Hundreds of top earthquake engineers are gathering in Christchurch this week to share knowledge and make New Zealand
seismically more resilient.
“Earthquake engineering in New Zealand has made huge leaps and we have learned many lessons since the Canterbury
earthquakes, but there are still plenty of challenges and new solutions ahead,” says Helen Ferner, President of the New
Zealand Society for Earthquake Engineering (NZSEE).
This year’s annual conference, on April 14-16, will be hosted at the University of Canterbury, which became a global
focal point for earthquake engineers and will be themed: Turning Challenges Into Positive Legacies.
“The conference provides an opportunity to reflect on the impact of the Canterbury earthquakes 10 years on, review the
lessons learnt from the event and over the subsequent decade, and, most importantly, look to the future work that needs
to be done for a seismically resilient Aotearoa,” says Ferner.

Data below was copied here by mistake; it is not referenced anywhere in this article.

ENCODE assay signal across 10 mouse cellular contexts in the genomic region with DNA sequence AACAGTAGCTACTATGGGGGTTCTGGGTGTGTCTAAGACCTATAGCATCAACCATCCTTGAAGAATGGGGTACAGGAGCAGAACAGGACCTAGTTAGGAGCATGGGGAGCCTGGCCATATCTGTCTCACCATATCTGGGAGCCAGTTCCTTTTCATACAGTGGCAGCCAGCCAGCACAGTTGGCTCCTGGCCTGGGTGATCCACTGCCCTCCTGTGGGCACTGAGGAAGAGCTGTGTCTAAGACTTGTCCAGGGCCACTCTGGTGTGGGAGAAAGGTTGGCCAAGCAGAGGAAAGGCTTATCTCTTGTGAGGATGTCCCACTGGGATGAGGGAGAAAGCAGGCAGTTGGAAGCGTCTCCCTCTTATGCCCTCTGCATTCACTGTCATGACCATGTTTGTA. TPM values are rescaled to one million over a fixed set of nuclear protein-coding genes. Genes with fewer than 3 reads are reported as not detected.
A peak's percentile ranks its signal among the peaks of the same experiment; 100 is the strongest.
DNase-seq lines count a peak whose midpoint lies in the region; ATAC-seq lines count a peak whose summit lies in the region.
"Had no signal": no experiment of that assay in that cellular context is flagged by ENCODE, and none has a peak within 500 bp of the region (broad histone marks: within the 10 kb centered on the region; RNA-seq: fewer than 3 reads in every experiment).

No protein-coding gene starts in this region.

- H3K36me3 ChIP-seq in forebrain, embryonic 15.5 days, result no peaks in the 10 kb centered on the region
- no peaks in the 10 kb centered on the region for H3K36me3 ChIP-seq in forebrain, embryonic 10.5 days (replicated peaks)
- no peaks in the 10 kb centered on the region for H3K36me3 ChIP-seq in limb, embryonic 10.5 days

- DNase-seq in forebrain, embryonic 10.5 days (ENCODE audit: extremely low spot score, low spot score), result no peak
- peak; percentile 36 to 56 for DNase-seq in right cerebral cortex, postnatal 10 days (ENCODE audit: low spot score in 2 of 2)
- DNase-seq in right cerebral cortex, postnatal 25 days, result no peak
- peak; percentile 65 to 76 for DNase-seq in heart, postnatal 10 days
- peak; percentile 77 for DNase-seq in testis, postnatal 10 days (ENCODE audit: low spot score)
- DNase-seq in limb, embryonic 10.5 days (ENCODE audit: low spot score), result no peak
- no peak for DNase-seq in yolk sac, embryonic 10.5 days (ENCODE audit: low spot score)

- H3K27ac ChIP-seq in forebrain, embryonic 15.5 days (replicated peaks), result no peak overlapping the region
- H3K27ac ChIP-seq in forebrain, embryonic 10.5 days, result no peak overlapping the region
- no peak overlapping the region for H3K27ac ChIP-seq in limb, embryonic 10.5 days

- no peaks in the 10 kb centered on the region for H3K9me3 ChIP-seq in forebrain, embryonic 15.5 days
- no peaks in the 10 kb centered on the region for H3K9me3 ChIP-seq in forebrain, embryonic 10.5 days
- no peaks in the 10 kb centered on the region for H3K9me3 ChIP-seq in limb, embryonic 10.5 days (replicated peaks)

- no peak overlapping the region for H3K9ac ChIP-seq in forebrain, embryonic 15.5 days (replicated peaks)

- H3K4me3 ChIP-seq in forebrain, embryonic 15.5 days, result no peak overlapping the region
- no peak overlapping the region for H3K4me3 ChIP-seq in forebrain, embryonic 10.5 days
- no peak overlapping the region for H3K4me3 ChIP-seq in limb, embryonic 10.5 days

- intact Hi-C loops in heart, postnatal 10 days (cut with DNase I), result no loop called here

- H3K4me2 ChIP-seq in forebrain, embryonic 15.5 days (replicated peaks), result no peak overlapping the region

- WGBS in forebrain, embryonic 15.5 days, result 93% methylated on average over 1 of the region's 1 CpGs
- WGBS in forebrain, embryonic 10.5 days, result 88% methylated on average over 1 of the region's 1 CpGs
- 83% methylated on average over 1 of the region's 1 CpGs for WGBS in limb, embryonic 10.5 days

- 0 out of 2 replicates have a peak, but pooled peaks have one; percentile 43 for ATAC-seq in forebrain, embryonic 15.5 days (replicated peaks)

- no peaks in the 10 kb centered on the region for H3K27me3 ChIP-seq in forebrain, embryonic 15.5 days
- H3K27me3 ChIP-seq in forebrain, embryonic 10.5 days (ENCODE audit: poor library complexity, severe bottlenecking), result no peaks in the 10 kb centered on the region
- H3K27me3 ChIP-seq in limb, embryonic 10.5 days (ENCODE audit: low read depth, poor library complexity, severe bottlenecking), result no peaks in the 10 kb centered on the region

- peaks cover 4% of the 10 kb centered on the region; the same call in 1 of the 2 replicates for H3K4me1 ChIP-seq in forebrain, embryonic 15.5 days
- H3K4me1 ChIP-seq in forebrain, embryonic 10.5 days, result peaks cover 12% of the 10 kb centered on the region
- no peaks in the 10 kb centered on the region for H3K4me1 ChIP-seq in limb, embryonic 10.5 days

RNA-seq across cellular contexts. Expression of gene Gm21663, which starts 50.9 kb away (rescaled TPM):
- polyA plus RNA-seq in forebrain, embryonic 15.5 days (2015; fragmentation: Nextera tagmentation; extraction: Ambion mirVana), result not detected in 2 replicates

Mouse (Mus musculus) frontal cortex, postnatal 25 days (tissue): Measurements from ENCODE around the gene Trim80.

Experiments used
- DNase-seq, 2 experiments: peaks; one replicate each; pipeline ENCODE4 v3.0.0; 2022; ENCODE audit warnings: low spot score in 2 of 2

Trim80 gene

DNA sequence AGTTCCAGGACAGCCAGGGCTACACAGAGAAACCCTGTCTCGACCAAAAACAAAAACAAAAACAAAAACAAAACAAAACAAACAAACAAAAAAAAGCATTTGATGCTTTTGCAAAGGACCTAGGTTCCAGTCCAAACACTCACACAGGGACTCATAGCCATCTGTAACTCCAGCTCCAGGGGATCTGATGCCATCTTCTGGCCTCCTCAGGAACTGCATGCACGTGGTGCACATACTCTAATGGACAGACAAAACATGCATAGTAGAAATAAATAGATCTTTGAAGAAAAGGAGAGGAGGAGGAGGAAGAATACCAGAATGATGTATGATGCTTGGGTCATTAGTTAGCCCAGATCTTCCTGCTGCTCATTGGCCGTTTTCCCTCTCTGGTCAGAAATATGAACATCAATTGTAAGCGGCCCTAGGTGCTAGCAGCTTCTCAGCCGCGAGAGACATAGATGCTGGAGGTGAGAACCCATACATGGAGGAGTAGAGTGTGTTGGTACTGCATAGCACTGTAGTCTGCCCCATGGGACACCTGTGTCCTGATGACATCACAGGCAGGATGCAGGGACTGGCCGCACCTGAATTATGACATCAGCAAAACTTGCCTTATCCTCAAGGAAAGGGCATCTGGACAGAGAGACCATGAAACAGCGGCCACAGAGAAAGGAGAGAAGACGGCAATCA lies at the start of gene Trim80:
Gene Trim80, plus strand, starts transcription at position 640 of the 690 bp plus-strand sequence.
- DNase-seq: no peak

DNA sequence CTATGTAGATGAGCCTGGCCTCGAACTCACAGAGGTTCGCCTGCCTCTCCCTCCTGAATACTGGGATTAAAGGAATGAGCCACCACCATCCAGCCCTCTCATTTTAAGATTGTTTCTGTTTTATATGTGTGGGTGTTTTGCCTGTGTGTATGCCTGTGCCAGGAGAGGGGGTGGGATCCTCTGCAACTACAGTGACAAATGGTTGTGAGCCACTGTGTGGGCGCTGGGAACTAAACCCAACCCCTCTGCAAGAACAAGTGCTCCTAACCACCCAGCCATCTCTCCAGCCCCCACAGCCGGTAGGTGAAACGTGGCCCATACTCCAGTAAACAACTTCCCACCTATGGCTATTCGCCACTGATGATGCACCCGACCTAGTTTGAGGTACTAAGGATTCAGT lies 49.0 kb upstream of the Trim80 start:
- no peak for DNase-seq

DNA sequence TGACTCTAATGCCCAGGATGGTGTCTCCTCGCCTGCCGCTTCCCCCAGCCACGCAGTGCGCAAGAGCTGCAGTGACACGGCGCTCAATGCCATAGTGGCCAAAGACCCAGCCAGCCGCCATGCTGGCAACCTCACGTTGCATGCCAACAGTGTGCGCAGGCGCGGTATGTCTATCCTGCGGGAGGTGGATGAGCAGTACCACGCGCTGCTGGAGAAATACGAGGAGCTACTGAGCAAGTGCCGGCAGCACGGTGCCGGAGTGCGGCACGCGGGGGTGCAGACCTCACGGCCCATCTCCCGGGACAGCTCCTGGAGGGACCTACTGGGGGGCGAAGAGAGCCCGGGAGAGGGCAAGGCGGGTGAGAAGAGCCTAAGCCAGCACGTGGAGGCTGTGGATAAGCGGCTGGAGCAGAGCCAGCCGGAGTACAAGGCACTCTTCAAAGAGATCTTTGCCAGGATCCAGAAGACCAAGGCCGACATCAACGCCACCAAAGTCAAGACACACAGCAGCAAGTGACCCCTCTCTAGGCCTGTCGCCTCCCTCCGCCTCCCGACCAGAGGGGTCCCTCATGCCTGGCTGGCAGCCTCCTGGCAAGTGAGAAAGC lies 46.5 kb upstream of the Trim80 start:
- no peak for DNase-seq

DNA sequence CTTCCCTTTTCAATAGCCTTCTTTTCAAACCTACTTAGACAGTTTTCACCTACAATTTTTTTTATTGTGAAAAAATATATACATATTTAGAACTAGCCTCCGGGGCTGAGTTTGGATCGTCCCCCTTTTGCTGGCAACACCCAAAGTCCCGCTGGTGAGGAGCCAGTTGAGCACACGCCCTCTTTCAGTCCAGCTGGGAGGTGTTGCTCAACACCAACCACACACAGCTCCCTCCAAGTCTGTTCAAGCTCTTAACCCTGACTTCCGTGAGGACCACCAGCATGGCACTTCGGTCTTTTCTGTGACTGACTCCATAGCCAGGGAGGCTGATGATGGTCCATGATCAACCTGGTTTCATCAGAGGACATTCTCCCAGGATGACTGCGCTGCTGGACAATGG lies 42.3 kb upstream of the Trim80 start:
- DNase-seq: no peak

The conference is supported by the Earthquake Commission and will host a who-is-who in earthquake engineering, bringing together the brightest and most experienced engineers from universities and
“And just as important, there will be a large group of the next generation of young engineers eager to soak up all this
knowledge,” says Ferner.
To test this new breed, NZSEE has organised a design competition in which teams of young professional engineers and
post-graduate students are asked to design and construct a scale model building.
The models will then be tested to destruction on a shake table at the University of Canterbury during the Thursday lunch
break. (An example of a similar competition can be viewed here: https://www.youtube.com/watch?v=IjOW4p-sUM4
The speakers will cover a wide variety of seismic engineering issues from structural, and geotechnical to seismic
hazard, and will also focus on social science subjects relating to post-earthquake response and recovery.
EQC’s Chief Resilience and Research Officer, Dr Jo Horrocks, says that engineers are at the forefront of ensuring that
New Zealanders have stronger buildings and homes.
“Over the past 10 years there have been many advances and innovations in how we build. EQC is very pleased to be a key
supporter of bringing together so many engineers to freely share their knowledge for the benefit of all New Zealanders.
“We will always be living with earthquake risk, but engineering advances in how we build and where we build can do a lot
to reduce the impact of future earthquakes on people and property,” she says.